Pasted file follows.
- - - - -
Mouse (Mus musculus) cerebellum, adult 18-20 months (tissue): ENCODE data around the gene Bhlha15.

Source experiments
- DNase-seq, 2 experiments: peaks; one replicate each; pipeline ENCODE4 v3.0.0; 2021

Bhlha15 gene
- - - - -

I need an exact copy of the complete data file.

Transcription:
Mouse (Mus musculus) cerebellum, adult 18-20 months (tissue): ENCODE data around the gene Bhlha15.

Source experiments
- DNase-seq, 2 experiments: peaks; one replicate each; pipeline ENCODE4 v3.0.0; 2021

Bhlha15 gene